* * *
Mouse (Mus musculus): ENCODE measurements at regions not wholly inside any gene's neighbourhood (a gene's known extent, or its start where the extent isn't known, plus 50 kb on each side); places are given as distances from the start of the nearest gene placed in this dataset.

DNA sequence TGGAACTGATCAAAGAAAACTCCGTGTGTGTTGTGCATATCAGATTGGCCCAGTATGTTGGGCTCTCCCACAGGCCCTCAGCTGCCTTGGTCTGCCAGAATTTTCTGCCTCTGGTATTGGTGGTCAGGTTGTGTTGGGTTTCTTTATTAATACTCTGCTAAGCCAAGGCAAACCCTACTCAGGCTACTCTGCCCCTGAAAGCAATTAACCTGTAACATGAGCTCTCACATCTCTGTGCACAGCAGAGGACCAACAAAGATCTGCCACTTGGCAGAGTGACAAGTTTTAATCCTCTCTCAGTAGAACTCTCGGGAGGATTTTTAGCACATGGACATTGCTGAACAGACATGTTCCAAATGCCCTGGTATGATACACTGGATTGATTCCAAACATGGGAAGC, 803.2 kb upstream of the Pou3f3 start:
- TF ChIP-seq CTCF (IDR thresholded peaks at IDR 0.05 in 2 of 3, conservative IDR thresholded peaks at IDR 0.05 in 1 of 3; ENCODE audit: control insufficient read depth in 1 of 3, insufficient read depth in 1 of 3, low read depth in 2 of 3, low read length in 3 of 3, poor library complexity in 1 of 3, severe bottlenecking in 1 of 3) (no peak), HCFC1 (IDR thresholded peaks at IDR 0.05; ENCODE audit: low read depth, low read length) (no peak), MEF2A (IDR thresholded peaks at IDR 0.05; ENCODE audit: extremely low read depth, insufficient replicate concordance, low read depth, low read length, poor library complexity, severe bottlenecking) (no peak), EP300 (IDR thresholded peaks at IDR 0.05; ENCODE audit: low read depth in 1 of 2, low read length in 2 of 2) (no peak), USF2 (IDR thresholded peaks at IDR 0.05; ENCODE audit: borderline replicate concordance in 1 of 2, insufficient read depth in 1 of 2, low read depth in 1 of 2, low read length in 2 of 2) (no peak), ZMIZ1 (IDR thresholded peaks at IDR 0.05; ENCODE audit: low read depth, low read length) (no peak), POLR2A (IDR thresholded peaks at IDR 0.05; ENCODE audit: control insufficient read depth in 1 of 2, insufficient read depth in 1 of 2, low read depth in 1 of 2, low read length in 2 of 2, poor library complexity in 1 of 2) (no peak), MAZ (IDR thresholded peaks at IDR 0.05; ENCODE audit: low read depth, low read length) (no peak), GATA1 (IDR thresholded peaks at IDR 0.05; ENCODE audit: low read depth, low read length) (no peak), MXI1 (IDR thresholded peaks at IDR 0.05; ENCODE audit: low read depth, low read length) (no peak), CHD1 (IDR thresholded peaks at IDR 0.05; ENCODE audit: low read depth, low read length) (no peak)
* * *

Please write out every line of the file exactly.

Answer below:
Mouse (Mus musculus): ENCODE measurements at regions not wholly inside any gene's neighbourhood (a gene's known extent, or its start where the extent isn't known, plus 50 kb on each side); places are given as distances from the start of the nearest gene placed in this dataset.

DNA sequence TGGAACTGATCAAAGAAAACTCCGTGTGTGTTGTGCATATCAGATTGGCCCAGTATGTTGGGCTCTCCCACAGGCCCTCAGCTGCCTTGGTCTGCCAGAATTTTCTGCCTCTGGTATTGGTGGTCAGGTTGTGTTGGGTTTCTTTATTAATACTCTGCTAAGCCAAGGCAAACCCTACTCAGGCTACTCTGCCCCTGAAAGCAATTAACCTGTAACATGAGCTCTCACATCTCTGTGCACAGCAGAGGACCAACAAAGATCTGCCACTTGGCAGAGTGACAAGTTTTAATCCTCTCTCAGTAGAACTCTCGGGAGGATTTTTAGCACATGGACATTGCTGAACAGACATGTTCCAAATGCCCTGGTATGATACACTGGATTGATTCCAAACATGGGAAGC, 803.2 kb upstream of the Pou3f3 start:
- TF ChIP-seq CTCF (IDR thresholded peaks at IDR 0.05 in 2 of 3, conservative IDR thresholded peaks at IDR 0.05 in 1 of 3; ENCODE audit: control insufficient read depth in 1 of 3, insufficient read depth in 1 of 3, low read depth in 2 of 3, low read length in 3 of 3, poor library complexity in 1 of 3, severe bottlenecking in 1 of 3) (no peak), HCFC1 (IDR thresholded peaks at IDR 0.05; ENCODE audit: low read depth, low read length) (no peak), MEF2A (IDR thresholded peaks at IDR 0.05; ENCODE audit: extremely low read depth, insufficient replicate concordance, low read depth, low read length, poor library complexity, severe bottlenecking) (no peak), EP300 (IDR thresholded peaks at IDR 0.05; ENCODE audit: low read depth in 1 of 2, low read length in 2 of 2) (no peak), USF2 (IDR thresholded peaks at IDR 0.05; ENCODE audit: borderline replicate concordance in 1 of 2, insufficient read depth in 1 of 2, low read depth in 1 of 2, low read length in 2 of 2) (no peak), ZMIZ1 (IDR thresholded peaks at IDR 0.05; ENCODE audit: low read depth, low read length) (no peak), POLR2A (IDR thresholded peaks at IDR 0.05; ENCODE audit: control insufficient read depth in 1 of 2, insufficient read depth in 1 of 2, low read depth in 1 of 2, low read length in 2 of 2, poor library complexity in 1 of 2) (no peak), MAZ (IDR thresholded peaks at IDR 0.05; ENCODE audit: low read depth, low read length) (no peak), GATA1 (IDR thresholded peaks at IDR 0.05; ENCODE audit: low read depth, low read length) (no peak), MXI1 (IDR thresholded peaks at IDR 0.05; ENCODE audit: low read depth, low read length) (no peak), CHD1 (IDR thresholded peaks at IDR 0.05; ENCODE audit: low read depth, low read length) (no peak)